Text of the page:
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Pandemic Survival Guide: Team Dealers Talk About How They Survived COVID-19 (So Far)

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As we reflect on the past two years in the world of team sports, every team dealer and sporting goods retailer has his or her own story to tell about how they and their employees coped with COVID-19 and its subsequent lockdowns, disrupted seasons, supply chain challenges and their own health and safety issues — and how they have attempted to navigate getting back to “business as usual.” Of course, many would argue that business as usual is unattainable because of all the many changes that are now a  permanent part of our daily business and personal lives. Some dealers and retailers closed their doors, a few sold their businesses and many decided it was time to retire. No two reasons were alike.

But as we reach the mid-point of 2022 – and more than two years into COVID-impacted lives – it’s fair to say that the majority of dealers actually persevered, powered forward and kept the lights on, with federal funding in many case (thank you, PPP funds.)

Indeed, every team dealer asked about how they survived the pandemic until now has a story to tell — and every story is different. The one common denominator is that everybody who survived had to negotiate tough times and had to make tough decisions. Another similarity is that anybody who has survived is a little tougher, much smarter and more compassionate than they were two years ago.

The keys to survival for team dealers can be attributed to a strong business acumen, a refusal to give up, a compassionate mindset and undoubtedly a little luck. These are their stories.


Sunshine State Of Mind

“We’re lucky to be in Florida. That was the key,” says Kevin Licata, manager of Medallion Sporting Goods, in Jupiter, FL, explaining that they were still forced to close their doors for seven weeks. To cut costs, they didn’t do any advertising and were able to get PPP money, which paid the rent and kept them afloat. “After reopening, it was slow going for a while,” he admits.

For Licata, the desire to play sports by the local south Florida population was matched by his own desire to open his store in order to sell them what they needed to eventually get back to the games.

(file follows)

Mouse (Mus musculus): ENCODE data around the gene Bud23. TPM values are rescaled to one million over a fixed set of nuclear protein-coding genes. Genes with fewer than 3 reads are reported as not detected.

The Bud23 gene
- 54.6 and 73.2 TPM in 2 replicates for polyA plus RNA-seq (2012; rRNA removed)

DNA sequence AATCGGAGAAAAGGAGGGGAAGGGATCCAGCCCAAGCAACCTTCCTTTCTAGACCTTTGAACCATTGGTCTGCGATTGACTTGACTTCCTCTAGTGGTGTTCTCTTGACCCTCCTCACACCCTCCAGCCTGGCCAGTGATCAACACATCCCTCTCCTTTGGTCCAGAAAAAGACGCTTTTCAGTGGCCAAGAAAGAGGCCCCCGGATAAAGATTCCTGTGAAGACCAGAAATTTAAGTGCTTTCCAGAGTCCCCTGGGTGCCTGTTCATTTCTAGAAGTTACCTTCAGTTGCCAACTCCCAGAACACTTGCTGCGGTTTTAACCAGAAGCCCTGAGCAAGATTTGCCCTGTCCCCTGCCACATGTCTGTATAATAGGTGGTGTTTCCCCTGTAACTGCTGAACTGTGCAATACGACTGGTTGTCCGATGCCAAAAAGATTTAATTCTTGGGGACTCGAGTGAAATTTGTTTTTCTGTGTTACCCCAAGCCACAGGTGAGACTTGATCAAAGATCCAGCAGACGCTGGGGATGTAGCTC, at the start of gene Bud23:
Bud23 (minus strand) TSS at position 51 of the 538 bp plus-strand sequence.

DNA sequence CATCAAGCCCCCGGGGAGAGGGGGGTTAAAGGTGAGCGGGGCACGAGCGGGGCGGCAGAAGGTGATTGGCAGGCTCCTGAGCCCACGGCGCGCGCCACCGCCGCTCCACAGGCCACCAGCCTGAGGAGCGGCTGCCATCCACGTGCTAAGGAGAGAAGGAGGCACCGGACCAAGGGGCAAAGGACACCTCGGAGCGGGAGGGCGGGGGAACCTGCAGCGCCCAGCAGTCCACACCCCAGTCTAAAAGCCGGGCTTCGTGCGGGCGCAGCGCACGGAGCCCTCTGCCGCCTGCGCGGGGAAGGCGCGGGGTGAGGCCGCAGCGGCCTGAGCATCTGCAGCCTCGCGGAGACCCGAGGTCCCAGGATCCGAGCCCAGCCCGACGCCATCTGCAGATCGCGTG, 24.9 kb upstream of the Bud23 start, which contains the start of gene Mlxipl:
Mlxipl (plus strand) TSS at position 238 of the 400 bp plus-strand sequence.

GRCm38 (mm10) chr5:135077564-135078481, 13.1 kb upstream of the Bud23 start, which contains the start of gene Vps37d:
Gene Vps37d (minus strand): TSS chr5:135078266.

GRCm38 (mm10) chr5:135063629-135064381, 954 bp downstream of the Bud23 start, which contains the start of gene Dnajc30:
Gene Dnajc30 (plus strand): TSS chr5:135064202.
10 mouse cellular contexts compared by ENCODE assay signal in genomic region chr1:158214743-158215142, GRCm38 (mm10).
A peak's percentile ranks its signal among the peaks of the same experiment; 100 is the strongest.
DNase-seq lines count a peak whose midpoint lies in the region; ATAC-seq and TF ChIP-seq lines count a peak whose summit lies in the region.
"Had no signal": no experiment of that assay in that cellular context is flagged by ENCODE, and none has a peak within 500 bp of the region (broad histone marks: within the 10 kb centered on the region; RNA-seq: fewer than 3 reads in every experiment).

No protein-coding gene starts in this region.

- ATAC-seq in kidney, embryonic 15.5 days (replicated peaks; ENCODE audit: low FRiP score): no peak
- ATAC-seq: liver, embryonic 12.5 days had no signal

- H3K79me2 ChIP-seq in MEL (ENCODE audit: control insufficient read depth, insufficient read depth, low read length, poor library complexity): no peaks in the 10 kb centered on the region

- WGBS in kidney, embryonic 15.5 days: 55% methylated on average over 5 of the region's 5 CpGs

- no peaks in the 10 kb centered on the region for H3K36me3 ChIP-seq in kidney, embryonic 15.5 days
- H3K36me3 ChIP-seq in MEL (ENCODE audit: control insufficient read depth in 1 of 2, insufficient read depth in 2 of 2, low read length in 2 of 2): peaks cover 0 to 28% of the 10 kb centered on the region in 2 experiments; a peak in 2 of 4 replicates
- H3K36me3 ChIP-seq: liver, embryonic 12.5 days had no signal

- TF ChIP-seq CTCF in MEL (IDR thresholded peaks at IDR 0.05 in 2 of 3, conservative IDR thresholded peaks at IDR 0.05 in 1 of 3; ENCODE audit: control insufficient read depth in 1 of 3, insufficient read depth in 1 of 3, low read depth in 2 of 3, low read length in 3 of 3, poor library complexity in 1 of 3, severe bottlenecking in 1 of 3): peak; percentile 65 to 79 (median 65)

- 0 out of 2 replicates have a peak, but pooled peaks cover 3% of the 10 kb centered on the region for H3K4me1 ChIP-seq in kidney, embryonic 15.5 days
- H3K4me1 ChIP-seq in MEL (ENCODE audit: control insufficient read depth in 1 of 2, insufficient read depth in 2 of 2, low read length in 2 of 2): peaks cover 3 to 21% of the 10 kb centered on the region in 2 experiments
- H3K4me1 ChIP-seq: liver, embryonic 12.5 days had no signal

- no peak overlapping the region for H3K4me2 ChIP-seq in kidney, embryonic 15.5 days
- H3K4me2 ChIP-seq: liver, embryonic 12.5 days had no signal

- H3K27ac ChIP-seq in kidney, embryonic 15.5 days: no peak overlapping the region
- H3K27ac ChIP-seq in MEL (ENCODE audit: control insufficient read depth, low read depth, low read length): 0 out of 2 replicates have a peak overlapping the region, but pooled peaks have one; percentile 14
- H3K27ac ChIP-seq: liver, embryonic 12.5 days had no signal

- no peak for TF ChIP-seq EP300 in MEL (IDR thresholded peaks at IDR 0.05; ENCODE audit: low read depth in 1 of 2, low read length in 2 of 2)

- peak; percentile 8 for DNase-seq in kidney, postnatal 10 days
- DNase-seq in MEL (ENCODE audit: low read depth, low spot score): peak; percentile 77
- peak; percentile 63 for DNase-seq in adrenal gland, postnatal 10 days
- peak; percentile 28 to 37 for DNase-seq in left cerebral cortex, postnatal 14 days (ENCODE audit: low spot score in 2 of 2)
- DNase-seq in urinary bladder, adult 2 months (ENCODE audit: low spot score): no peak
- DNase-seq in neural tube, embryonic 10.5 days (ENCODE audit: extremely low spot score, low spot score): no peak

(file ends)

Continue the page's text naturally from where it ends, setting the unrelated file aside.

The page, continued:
“Our local youth leagues fought hard to open up in a safe way,” says Licata. “And they did just that.”

But even though Florida was one of the first states to reopen, it took more than a year for sales to begin to return to normal for Licata and his team. “It wasn’t until October, 2021, that sales started booming for us,” he reports.


Survival Of The Fittest

In southern Indiana, it was a case of survival of the fittest, according to Allen Krebs, owner of Kratz Sporting Goods in Clarksville, IN.

“We had two rounds of PPP money and we didn’t have to lay anybody off,” Krebs reports. “We did close our store for three or four weeks and we then brought people back part-time to clean the store, work on inventory and get things back in order.”

Krebs says he then had to get creative to generate revenue.

“Sales definitely dipped, so we started making and selling customized masks, mostly to businesses,” says Krebs. “We sold close to 40,000 masks, which kept us afloat. We also used our website, e-commerce and social media to generate interest in product. We advertised curbside pick-up and it worked.”

When the weather started getting warmer in Indiana in 2020, the desire to get outside to play ball, kick a ball, hit a ball, chase a ball, and throw a ball was paramount.

“The summer of 2020 was good for travel baseball and softball,” Krebs reports. “It was a roller coaster year for us — and for everybody in the sporting goods industry.”